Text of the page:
The political activity around Brexit continues, with the coming week seeing a “Brexit cabinet meeting” in the UK (see here on the BBC web site) following a meeting between the parties last week (see here on the BBC web site). In addition, there have been some more specific developments of interest since our last post (see here). The UK European Withdrawal Bill has also now become law, as reported here on the Regulation Tomorrow section of the Norton Rose Fulbright web site.
The issue of the continuity of derivatives contracts has once again been raised by the Bank of England, as reported here on the Bloomberg web site. There has as yet been no reciprocation of the UK commitment to grant temporary permissions in order to avoid this risk (amongst other things). This article on the Reuters web site refers to Bank of England comments stating that on the UK side, many financial institutions are making preparations for a “disorderly Brexit”. The comments are in response to this opinion published by the European Banking Authority which argues that financial institutions should speed up their Brexit preparations.
The question of “equivalence” continues to be discussed. This article on the Reuters web site, reports that EU officials have stated that no special financial services arrangement will be put in place by the EU with the UK. This post on the Reg Tech FS site by Tom Bicknell looks at the issue in more detail. The issue of relying on equivalence and the general issue of re calibrating MiFID II after Brexit is also reported on in this article on the Tabb Group web site written by Tim Cave.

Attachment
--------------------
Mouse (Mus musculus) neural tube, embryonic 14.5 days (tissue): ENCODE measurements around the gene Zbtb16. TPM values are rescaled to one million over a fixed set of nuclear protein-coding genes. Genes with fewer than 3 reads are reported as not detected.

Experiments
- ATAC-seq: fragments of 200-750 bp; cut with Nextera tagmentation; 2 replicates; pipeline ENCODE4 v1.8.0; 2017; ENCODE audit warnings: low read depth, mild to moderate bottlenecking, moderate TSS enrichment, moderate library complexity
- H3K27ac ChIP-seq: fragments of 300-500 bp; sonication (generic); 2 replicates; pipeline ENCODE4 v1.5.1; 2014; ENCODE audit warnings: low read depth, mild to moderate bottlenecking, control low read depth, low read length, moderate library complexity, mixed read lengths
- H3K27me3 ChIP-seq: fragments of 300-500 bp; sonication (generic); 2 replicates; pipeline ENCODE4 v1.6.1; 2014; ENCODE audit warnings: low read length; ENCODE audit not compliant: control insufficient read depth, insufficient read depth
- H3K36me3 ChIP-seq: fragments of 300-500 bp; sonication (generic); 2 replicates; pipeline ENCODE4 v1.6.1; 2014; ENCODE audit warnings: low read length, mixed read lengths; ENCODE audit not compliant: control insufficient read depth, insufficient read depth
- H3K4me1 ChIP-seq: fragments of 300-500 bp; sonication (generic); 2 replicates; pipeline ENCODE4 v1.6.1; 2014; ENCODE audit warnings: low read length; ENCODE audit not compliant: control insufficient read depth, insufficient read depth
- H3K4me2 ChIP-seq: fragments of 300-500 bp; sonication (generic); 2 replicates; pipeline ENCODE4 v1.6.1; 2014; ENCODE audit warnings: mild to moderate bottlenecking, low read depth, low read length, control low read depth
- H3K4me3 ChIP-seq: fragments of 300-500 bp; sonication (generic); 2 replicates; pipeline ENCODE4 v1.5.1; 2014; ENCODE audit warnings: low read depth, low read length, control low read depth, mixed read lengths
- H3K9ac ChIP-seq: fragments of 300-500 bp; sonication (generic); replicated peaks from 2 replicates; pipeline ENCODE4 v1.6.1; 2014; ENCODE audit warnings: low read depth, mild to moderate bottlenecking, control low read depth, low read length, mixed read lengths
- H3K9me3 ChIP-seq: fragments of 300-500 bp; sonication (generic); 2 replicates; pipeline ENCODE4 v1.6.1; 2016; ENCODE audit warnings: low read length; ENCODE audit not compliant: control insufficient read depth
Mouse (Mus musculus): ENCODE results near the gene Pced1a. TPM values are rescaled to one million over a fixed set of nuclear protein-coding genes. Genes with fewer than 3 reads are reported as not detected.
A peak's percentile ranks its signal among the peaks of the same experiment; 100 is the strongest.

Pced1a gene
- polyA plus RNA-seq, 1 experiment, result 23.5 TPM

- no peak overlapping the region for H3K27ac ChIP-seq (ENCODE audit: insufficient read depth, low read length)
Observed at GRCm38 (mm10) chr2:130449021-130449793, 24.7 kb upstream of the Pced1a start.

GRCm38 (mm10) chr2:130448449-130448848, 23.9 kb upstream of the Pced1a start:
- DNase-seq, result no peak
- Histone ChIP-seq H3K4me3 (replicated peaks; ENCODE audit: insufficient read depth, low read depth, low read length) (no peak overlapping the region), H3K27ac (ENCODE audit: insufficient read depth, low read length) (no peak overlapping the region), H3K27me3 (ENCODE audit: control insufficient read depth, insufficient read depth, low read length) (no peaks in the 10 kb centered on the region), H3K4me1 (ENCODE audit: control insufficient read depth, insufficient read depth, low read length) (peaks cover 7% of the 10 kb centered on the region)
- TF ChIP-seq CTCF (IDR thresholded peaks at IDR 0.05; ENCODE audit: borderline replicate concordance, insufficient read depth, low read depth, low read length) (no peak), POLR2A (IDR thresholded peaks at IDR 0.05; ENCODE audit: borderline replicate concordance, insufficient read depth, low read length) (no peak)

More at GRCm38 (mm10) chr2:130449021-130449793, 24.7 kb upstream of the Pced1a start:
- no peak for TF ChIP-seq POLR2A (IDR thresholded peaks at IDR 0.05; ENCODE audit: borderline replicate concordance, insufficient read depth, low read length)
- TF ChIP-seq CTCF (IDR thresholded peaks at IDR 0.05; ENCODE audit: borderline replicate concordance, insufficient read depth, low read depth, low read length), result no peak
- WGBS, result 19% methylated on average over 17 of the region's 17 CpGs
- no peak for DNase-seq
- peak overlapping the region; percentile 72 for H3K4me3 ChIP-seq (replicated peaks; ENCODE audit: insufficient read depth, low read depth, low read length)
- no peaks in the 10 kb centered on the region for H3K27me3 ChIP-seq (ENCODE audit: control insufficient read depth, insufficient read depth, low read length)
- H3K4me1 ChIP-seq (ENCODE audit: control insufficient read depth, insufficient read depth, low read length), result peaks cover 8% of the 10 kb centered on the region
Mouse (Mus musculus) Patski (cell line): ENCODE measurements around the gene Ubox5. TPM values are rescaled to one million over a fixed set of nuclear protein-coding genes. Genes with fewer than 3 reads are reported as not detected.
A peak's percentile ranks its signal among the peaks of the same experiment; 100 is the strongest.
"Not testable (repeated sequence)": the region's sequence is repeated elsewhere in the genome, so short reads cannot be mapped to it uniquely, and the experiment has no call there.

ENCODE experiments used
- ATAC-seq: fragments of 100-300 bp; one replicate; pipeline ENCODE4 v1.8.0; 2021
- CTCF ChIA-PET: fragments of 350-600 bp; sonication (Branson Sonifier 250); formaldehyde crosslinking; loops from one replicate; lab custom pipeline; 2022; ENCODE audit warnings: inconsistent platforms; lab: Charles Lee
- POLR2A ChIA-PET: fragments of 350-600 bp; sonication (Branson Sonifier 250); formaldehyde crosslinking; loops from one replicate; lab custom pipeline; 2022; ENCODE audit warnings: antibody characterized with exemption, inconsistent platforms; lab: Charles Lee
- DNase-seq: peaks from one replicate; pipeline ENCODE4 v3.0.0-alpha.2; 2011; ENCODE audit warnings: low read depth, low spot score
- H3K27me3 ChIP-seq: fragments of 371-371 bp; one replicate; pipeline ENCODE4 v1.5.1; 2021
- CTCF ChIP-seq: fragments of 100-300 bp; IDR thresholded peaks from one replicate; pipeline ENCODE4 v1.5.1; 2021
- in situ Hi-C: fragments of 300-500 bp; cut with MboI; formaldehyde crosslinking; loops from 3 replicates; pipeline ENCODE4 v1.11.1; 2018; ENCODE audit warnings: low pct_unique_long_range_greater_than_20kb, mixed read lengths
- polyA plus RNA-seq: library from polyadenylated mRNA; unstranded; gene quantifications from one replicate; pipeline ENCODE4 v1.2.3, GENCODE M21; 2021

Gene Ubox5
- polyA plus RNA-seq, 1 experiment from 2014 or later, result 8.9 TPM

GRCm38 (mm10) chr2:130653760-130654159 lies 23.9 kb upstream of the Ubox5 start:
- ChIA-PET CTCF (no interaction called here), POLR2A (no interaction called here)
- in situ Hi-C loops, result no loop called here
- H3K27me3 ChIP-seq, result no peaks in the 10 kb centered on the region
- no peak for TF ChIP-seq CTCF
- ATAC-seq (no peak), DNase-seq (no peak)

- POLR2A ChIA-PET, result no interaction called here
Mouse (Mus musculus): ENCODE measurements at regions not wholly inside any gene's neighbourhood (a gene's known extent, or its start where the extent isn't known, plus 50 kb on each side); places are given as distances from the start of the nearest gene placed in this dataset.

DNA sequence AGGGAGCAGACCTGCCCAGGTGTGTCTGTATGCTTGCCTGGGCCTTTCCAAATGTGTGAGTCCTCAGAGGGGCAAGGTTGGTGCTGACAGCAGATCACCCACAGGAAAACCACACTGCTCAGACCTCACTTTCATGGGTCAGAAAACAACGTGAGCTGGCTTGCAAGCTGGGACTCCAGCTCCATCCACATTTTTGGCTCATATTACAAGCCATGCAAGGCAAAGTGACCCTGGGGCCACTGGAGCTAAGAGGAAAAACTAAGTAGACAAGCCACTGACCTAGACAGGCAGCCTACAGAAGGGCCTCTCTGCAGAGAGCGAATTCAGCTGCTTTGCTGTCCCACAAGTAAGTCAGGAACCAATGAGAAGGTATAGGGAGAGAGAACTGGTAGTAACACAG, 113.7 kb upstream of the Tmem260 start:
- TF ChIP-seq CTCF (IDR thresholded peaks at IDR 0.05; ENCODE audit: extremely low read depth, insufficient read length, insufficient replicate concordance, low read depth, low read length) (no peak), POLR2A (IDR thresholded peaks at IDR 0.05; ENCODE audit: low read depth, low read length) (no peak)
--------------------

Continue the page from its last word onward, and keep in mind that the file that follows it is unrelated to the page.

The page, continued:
On the energy side of regulation, there are concerns as to the impact of Brexit on the use of future inter-connectors, as reported here on the Reuters site. General concerns in the GB Energy market are expressed in this article on the Utility Week web site. There is also uncertainty as to the UKs meeting of EU clean energy targets after Brexit, as reported here on the Climate Change news web site. However, Eurelectric has argued in this paper that it would be beneficial for the UK to stay inside the Internal Energy Market. The UK’s Confederation of Business and Industry (CBI) has also expressed a wish for close relations after Brexit, as reported here on the Power Engineering International web site.
The coming weeks will see several milestones in terms of the Brexit process. Many in the sector will also be hoping that some political decisions give an indication of how to deal with more practical matters affecting the issues covered on this blog. Those wishing to discuss the issues in more specific detail are welcome to contact ETR Advisory at firstname.lastname@example.org.